You can see the screenshot of the post that hints on Desire Luzinda’s new relationship below:

Gossip-Judith Heard Turns Into Walking Chimney.Drive Hot News

Heard smoking like a chimney

On her recent trip to Dubai, she was spotted drowning herself in Shisha like there was no tomorrow, in what was speculated to be a measure of counter-attacking her problems.
While chilling in the desert, Heard was spotted inhaling the smoke like she was promised a free ticket to heaven the next day.
Apparently, she may be dealing with stress of denial after Rwandese born BBA flop Frankie turned down her love proposal citing age as the main obstacle.
As our snoops are on a mission to decode the woes around her life, Heard seems to be on a sinking boat that is going down faster than the titanic.
It should be noted that among the issues giving her unending worries, is the fact that her main rival in the bed-hopping business, Zari is now more international than she is.Source Red Paper

Wednesday, 20 May 2015

Zambia lifts ban on hunting of big cats.Drive Hot News

Tourists observe a lion at the Maasai Mara. FILE PHOTO
 Tourists observe a lion at the Maasai Mara in Kenya. Zambia has lifted a ban on the hunting of big cats. FILE

Zambia has lifted a ban on the hunting of big cats that was imposed over allegations of corruption in the awarding of government hunting concessions, officials said on Wednesday.
The decision removes the last remaining restriction of a total ban on hunting introduced in January 2013 and gradually lifted since last August after the government said it was losing too much revenue.
"The hunting of lions will start during the 2016 to 2017 hunting season and this will be done very cautiously," Tourism Minister Jean Kapata told AFP, adding leopard hunting would resume this year.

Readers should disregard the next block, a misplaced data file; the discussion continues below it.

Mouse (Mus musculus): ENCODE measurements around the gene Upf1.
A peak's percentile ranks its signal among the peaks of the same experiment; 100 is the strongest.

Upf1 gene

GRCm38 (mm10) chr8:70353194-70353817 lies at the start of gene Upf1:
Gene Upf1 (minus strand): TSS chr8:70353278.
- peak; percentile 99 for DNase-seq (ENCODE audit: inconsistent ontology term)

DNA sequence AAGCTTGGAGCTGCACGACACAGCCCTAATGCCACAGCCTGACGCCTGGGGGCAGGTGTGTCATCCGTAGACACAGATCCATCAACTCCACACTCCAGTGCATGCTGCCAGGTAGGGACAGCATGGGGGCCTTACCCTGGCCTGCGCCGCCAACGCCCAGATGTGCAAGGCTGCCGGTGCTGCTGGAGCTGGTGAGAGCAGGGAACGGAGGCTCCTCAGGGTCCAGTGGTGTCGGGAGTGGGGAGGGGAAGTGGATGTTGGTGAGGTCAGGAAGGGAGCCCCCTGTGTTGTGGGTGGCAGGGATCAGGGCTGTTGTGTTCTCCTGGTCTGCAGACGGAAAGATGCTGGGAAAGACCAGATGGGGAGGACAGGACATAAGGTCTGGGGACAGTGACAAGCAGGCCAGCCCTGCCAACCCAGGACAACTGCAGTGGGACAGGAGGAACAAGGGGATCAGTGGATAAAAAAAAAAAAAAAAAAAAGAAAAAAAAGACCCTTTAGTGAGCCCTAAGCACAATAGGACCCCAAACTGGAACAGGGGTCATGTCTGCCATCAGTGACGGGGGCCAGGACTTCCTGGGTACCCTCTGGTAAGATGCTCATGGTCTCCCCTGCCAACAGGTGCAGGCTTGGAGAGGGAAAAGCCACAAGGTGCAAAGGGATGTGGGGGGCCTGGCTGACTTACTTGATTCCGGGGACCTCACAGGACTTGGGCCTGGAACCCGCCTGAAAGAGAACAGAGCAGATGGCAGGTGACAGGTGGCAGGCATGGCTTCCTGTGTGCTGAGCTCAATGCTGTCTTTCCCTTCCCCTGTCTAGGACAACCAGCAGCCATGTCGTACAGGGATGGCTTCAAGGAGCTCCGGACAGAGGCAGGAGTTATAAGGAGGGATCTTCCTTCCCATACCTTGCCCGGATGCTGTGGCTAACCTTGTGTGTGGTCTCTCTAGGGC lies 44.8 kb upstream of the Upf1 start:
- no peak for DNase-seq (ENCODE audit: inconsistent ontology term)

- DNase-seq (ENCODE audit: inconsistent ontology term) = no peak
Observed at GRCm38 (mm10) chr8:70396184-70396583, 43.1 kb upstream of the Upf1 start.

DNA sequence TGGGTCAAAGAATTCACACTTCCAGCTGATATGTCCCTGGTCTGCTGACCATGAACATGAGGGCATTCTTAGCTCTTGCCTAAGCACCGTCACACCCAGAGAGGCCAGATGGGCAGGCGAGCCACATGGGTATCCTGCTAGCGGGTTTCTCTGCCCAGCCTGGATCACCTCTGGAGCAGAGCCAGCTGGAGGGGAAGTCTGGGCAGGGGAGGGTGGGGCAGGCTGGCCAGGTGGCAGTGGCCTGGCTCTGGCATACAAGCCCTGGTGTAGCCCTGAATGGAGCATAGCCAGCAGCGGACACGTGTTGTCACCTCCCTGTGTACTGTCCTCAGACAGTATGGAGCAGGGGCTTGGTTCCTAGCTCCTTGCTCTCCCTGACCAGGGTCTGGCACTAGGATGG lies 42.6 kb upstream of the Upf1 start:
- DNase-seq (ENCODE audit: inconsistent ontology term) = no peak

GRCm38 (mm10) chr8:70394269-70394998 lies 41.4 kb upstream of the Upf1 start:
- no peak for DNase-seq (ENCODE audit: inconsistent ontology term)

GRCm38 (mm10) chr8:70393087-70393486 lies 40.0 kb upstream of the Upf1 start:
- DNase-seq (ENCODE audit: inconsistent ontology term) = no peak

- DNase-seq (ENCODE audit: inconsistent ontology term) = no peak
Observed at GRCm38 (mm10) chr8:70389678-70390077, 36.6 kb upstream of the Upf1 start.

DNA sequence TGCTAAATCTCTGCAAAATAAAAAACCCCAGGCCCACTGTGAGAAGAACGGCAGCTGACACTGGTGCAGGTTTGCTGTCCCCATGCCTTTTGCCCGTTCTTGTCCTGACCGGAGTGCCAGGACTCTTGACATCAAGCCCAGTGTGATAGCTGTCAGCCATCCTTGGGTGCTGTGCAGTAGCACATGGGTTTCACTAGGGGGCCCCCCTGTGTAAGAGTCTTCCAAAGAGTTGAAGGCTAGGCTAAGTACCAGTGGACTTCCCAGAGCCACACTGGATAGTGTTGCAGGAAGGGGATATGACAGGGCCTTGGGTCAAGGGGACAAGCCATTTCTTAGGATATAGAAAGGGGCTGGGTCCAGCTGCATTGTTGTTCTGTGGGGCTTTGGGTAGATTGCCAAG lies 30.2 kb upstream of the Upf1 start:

"We made sure there were no complaints of corruption and only people that met the required standards were given the concessions."
She said the government was now satisfied with population sizes, with around 4,000 lions and 8,000 leopards in the southern African country.
Government-licensed hunting is common across the region, with tourists paying to shoot a small number of selected animals.
The practice is controversial but many wildlife experts accept that hunting can aid long-term conservation.
In neighbouring Botswana, a group of lawmakers is seeking to upend a ban on elephant hunting, saying the animals have multiplied in some areas to unmanageable levels.

Hungarian author wins British literary prize.Drive Hot News

Hungarian writer Laszlo Krasznahorkai won
 Hungarian writer Laszlo Krasznahorkai won Britain's Man Booker International Prize for career achievement on Tuesday, saying he hoped it would allow him to access a wider audience. PHOTO

Hungarian writer Laszlo Krasznahorkai won Britain's Man Booker International Prize for career achievement on Tuesday, saying he hoped it would allow him to access a wider audience.
In his acceptance speech at a ceremony in the Victoria & Albert Museum, the 61-year-old credited author Franz Kafka, singer Jimi Hendrix and the city of Kyoto in Japan for inspiration.
"I hope that with the help of this prize I will find new readers in the English-speaking world,after receiving the award.
Asked about the apocalyptic images in his work, he said: "Maybe I'm a writer who writes novels for readers who need the beauty in hell."
Best known in Germany and Hungary, Krasznahorkai is the author of Satantango (1985), which was later made into a film, The Melancholy of Resistance (1998) and Seiobo There Below (2008).
Previous winners of the Man Booker International Prize, which is awarded every two years, include US writer Philip Roth and Canada's Alice Munro.

South Sudanese artist Silver X longs to work with Sauti Sol.Drive Hot News

South Sudanese born and Ugandan based artiste,